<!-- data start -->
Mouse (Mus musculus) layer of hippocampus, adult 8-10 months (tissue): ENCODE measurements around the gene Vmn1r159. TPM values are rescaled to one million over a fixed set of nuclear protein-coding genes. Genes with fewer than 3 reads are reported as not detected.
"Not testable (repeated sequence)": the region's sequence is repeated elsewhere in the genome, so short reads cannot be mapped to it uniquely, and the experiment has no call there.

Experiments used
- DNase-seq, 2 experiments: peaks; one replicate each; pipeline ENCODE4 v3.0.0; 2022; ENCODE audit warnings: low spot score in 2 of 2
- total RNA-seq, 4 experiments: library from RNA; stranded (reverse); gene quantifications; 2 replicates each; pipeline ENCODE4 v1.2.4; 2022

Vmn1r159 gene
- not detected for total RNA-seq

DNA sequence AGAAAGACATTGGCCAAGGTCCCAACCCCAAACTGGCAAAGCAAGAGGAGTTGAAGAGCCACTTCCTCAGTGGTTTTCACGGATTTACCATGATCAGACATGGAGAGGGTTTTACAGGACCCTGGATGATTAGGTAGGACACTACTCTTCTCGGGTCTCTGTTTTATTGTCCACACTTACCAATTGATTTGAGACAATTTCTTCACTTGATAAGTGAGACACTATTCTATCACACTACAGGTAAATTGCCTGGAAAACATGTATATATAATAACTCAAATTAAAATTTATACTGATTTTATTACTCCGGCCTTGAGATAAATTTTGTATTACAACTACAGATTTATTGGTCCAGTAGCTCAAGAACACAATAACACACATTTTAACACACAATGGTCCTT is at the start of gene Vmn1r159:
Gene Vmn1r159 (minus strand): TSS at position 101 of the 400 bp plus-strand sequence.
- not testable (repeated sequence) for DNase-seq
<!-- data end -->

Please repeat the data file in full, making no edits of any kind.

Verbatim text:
Mouse (Mus musculus) layer of hippocampus, adult 8-10 months (tissue): ENCODE measurements around the gene Vmn1r159. TPM values are rescaled to one million over a fixed set of nuclear protein-coding genes. Genes with fewer than 3 reads are reported as not detected.
"Not testable (repeated sequence)": the region's sequence is repeated elsewhere in the genome, so short reads cannot be mapped to it uniquely, and the experiment has no call there.

Experiments used
- DNase-seq, 2 experiments: peaks; one replicate each; pipeline ENCODE4 v3.0.0; 2022; ENCODE audit warnings: low spot score in 2 of 2
- total RNA-seq, 4 experiments: library from RNA; stranded (reverse); gene quantifications; 2 replicates each; pipeline ENCODE4 v1.2.4; 2022

Vmn1r159 gene
- not detected for total RNA-seq

DNA sequence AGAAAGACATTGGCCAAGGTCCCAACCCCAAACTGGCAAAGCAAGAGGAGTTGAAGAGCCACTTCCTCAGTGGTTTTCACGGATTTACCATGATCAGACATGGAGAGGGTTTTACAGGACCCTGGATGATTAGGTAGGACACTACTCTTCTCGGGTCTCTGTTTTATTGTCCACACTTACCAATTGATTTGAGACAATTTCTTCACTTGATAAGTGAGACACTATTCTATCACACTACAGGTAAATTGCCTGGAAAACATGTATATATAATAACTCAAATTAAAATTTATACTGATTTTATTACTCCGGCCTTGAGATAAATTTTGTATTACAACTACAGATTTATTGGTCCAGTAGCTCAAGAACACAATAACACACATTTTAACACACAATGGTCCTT is at the start of gene Vmn1r159:
Gene Vmn1r159 (minus strand): TSS at position 101 of the 400 bp plus-strand sequence.
- not testable (repeated sequence) for DNase-seq